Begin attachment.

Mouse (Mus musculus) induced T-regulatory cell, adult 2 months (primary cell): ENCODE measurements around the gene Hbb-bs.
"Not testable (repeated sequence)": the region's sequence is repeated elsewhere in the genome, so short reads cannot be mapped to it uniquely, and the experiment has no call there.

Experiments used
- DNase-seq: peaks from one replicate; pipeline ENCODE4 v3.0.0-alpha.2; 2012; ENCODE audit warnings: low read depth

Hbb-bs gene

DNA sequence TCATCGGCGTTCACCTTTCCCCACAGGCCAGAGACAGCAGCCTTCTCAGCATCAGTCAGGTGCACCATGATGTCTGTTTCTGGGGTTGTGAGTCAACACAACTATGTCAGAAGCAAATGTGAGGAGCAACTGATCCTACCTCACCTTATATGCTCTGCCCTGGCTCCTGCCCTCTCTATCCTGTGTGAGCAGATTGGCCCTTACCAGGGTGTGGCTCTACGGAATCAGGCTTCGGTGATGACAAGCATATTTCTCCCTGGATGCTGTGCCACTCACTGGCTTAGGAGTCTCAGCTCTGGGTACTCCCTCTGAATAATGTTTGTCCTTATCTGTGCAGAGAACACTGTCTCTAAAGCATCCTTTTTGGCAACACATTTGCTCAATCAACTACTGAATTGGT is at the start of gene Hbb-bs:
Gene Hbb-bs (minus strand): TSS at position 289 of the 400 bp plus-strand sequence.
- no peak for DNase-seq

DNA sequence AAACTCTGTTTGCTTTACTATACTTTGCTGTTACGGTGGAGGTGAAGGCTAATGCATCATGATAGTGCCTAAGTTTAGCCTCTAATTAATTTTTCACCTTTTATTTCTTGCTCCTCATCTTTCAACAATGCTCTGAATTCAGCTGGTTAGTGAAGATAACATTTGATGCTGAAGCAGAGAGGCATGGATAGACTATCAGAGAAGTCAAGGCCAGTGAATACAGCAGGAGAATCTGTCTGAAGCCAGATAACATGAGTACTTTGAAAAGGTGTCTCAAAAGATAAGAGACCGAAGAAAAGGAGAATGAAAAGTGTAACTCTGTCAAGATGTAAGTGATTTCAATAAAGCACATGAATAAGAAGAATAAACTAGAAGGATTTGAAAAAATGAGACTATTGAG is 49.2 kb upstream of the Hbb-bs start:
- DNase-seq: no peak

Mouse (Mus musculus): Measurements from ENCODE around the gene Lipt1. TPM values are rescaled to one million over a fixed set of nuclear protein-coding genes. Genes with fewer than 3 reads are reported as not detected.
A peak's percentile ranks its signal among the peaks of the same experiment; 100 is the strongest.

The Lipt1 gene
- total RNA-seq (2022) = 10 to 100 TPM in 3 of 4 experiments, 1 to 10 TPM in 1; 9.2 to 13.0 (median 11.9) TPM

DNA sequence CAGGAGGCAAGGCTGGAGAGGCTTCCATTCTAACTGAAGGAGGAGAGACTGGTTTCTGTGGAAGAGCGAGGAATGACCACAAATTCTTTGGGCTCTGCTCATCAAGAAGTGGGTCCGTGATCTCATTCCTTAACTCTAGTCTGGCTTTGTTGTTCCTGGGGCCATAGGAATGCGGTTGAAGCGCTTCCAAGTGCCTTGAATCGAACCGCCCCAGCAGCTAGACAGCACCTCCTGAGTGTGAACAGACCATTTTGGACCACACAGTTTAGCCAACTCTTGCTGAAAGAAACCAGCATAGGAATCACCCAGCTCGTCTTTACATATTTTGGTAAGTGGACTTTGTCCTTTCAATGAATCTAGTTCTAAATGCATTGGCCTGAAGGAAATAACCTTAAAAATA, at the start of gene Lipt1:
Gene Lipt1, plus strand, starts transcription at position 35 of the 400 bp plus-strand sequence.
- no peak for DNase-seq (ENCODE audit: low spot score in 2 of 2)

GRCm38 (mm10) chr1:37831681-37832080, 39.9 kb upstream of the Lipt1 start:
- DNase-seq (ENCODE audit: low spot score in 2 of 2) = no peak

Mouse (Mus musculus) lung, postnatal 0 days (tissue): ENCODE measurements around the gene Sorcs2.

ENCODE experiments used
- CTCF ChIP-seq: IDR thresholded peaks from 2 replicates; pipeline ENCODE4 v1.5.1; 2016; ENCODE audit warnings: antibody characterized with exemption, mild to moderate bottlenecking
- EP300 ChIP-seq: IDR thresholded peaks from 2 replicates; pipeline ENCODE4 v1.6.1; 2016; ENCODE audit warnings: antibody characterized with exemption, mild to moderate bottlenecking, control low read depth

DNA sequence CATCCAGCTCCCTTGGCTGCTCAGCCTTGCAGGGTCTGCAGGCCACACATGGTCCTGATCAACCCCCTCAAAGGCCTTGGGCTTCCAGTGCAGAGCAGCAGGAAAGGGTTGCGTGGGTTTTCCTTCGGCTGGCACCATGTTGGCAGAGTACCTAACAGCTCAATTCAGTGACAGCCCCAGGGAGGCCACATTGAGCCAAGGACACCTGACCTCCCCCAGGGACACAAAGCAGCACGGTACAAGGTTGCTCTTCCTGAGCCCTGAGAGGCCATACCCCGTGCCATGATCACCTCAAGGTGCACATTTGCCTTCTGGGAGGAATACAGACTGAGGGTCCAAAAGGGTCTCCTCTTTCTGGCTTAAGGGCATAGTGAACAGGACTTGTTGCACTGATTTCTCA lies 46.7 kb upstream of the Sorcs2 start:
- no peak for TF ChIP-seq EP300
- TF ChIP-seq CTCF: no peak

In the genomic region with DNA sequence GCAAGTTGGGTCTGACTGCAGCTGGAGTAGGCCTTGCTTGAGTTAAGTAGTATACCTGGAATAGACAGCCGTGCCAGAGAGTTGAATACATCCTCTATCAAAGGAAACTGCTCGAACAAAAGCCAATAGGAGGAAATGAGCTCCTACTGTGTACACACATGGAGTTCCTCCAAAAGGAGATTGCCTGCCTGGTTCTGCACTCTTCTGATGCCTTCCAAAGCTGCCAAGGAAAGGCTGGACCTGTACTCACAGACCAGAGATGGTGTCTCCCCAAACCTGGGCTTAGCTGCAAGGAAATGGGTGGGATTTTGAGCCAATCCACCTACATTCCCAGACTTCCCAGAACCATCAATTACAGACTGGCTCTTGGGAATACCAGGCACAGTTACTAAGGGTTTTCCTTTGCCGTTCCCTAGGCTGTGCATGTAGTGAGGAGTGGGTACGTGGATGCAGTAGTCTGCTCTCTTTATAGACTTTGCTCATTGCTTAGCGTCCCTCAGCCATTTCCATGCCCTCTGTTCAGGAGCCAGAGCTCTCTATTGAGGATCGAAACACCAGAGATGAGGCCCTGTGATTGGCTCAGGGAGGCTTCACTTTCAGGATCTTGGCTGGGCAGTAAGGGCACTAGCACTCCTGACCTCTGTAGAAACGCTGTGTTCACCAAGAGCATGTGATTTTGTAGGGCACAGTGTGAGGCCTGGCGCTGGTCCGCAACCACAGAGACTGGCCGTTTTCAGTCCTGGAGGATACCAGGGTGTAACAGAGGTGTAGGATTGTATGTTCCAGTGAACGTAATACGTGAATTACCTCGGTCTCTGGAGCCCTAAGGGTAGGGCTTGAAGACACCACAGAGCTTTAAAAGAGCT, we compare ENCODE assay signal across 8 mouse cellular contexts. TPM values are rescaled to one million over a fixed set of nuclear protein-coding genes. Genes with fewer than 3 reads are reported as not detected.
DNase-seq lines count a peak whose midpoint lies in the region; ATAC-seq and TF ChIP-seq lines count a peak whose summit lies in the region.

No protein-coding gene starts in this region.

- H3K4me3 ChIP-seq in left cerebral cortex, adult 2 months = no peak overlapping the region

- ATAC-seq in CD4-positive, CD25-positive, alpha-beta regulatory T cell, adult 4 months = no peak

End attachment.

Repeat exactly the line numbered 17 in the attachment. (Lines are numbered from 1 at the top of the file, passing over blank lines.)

- no peak for DNase-seq (ENCODE audit: low spot score in 2 of 2)